On board the aircraft carrier USS Eisenhower; one of the “most dynamic working environments”

NORFOLK, Virginia -- Welcome to the USS Dwight D. Eisenhower, floating somewhere in the Atlantic Ocean. We’re at the end of a whirlwind experience onboard. And as we get on a plane for our flight back to the mainland, there’s time for one quick thought: “How the heck did we get here?”

Naval Station Norfolk is a sprawling complex in southeast Virginia that happens to be the largest naval base in the entire world. We arrived in early April – reporters from around the country – to learn what it takes to be in the U.S. Navy. And the first lesson is a simple one. You have to look the part.

“This is the most confusing pair of pants I’ve ever put on in my life,” Carl declared inside the Navy Exchange fitting rooms.

The 13 buttons on the pants represent the thirteen original colonies,” Commander Dave Hecht says, explaining the design of the Navy’s dress blues.

After getting things straightened out, our second day brings us to the airfield on base for our trip to the Eisenhower.

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Taking off from Norfolk is one thing. Landing on a tiny strip in the middle of the ocean, is a whole separate beast. The pilots of our C-2 Greyhound have to pull off what’s known as a “trap” landing. The plane’s tailhook must catch one of four wires on the carrier’s deck. It’s like a military-grade amusement park ride.

Aboard the USS Eisenhower

And even more of a rush than the landing, is the first glimpse we get through the doors – open ocean and fighter jets. We are most definitely not in Wisconsin anymore.

It’s one of the most dynamic working environments here known to man,” says Lieutenant William Tschumy.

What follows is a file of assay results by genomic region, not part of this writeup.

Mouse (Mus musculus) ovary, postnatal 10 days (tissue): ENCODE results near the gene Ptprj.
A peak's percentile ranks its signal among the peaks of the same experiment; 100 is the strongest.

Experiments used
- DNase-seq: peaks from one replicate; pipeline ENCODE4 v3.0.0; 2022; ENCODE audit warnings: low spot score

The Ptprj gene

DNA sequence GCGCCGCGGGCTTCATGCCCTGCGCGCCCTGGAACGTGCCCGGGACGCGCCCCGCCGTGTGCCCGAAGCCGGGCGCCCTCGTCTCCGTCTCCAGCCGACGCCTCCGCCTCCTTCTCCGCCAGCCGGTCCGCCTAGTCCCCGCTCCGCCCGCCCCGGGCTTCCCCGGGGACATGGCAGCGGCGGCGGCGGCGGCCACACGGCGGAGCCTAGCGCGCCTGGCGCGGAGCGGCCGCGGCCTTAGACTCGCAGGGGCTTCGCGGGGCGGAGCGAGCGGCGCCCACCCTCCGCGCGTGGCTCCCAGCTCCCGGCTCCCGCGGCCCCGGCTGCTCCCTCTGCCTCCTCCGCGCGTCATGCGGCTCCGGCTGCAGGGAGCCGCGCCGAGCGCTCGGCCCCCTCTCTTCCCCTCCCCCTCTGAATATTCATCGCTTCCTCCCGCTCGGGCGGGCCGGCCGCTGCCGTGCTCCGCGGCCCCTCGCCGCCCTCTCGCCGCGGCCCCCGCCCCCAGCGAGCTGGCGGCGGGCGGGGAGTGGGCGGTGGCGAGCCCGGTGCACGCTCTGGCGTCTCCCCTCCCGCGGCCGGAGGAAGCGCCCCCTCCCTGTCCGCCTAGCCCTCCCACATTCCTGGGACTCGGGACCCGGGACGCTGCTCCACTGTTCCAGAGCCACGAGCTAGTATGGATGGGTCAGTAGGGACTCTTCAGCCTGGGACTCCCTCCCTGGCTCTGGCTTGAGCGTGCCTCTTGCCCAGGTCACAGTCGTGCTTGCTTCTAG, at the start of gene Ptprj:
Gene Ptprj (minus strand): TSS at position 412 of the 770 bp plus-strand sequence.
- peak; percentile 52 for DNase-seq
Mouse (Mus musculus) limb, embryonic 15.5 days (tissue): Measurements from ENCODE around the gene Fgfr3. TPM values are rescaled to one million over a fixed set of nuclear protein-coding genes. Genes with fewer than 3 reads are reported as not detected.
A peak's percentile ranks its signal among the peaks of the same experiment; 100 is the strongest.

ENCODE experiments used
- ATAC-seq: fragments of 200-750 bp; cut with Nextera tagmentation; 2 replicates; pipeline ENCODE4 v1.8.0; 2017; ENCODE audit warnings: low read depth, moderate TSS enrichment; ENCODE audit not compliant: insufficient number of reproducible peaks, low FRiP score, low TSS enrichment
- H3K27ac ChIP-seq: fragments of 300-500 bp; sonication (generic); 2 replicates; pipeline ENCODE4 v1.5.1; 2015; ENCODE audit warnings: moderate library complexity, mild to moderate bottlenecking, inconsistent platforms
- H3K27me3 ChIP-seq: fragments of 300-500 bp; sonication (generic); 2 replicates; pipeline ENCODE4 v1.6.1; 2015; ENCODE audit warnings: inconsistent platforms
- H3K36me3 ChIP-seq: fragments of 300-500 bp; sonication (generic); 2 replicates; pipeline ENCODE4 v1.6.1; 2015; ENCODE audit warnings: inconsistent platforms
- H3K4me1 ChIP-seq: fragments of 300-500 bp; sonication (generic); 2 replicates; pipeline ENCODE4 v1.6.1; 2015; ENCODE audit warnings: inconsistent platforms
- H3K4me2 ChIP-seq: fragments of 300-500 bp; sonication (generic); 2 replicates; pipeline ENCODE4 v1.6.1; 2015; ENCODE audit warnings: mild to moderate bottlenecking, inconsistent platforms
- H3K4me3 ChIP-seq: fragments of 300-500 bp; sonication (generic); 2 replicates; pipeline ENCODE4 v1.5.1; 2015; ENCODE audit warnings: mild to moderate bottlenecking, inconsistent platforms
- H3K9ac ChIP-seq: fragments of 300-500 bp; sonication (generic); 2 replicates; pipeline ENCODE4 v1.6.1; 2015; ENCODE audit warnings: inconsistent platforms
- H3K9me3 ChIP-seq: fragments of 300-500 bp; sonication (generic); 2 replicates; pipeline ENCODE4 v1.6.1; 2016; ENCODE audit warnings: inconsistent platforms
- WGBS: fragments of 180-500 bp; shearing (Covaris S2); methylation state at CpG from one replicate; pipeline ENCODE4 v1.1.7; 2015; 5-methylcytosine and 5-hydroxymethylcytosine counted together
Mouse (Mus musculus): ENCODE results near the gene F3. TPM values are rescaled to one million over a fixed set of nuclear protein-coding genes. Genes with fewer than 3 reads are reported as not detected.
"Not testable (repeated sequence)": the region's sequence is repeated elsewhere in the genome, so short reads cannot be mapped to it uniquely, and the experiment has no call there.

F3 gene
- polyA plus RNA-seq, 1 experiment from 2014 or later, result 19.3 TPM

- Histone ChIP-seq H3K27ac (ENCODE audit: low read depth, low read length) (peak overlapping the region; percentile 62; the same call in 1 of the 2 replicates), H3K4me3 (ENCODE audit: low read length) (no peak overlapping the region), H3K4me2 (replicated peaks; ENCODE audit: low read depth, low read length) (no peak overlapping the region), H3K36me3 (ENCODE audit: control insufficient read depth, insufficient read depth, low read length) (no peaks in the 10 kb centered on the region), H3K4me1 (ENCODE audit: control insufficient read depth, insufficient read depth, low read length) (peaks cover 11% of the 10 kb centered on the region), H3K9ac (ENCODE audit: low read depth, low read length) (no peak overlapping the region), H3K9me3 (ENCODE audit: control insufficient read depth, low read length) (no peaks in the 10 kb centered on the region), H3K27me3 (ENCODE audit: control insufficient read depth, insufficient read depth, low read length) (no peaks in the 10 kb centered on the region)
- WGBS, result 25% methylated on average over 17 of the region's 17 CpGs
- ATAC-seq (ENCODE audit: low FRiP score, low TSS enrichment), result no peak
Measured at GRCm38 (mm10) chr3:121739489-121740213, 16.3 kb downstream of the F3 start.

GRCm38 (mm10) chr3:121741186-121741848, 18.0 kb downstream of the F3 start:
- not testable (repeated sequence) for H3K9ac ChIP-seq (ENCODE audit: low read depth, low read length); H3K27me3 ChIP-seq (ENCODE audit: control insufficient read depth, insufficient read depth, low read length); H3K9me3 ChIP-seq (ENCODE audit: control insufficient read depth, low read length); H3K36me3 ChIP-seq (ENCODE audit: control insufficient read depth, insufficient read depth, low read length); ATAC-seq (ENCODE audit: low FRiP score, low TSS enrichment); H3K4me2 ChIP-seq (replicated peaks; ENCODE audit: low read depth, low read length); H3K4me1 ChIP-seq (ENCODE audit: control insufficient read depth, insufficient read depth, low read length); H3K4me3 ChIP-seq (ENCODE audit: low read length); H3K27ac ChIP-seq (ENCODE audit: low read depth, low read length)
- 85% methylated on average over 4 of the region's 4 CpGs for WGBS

In a blur we’re taken inside for orientation. And before we have the chance to get our sea legs, let alone let the adrenaline die down, we’re back up top, less than 50 feet from an F/A-18.

This job is absolutely exhilarating,” Tschumy says. “This is the epitome of naval aviation.”

The flight deck is a 4.5 acre chessboard, where the pieces are always moving.

Aboard the USS Eisenhower

“Everybody has their little part,” Lieutenant Bob Castor explains. “And if there’s one chink in that armor, that puzzle can fall apart. It’s constant, non-stop communication.”

The USS Dwight D. Eisenhower, or Mighty Ike for short, returned December 30th from a seven-month deployment to the Mediterranean and Persian Gulf. The crew launched about 1,900 combat missions against ISIS targets in Iraq and Syria.

Aboard the USS Eisenhower

“You’ll see kind of the ballet that we have,” says Commander Kevin Pickard, describing all the moving parts on the flight deck. “And that takes a lot of training and it takes a lot of experience.”

For a total of 27 hours, we experience what life is like for the more than 5,000 men and women aboard this floating city on the sea. There’s a post office, a hospital and even a Starbucks. The quarters may be cramped.

Aboard the USS Eisenhower

It’s a perfect single-person apartment,” jokes Machinist’s Mate and West Allis-native Clayton Komassa as he climbs into his bunk. “Fully-furnished.”

And conditions can be tough.

Down in the reactor plant in the Gulf,” Komassa explains. “It got to temperatures as high as 140 degrees.”

But traveling the globe does have its perks.

On deployment,” says Lieutenant Jr. Grade Katie Diener, from Kenosha. “I got to see Naples, Bahrain, Dubai, Marseilles.”

I actually went inside the Eiffel Tower,” adds Logistics Specialist Demonte Lewis, a Milwaukee-native. “Ate in a five-star restaurant.”

Aboard the USS Eisenhower

The average age aboard the Ike is just 22 years old.

I thought it would be interesting,” Komassa, now 22, says. “To be able to say that I’m 18 years old and I split atoms for a living.”

But every single person has a role to play in making the aircraft carrier the most powerful force in the Navy.

Everybody on the ship and everybody in the crew kind of pulls together,” Pickard says. “And you become a little family out here.”

And our time with that family is running out. We board the plane, strap in and prepare for our own catapult shot off the edge of the flight deck – zero to 150 mph in two seconds.

A fitting way to finish three exhilarating days in the U.S. Navy.

Aboard the USS Eisenhower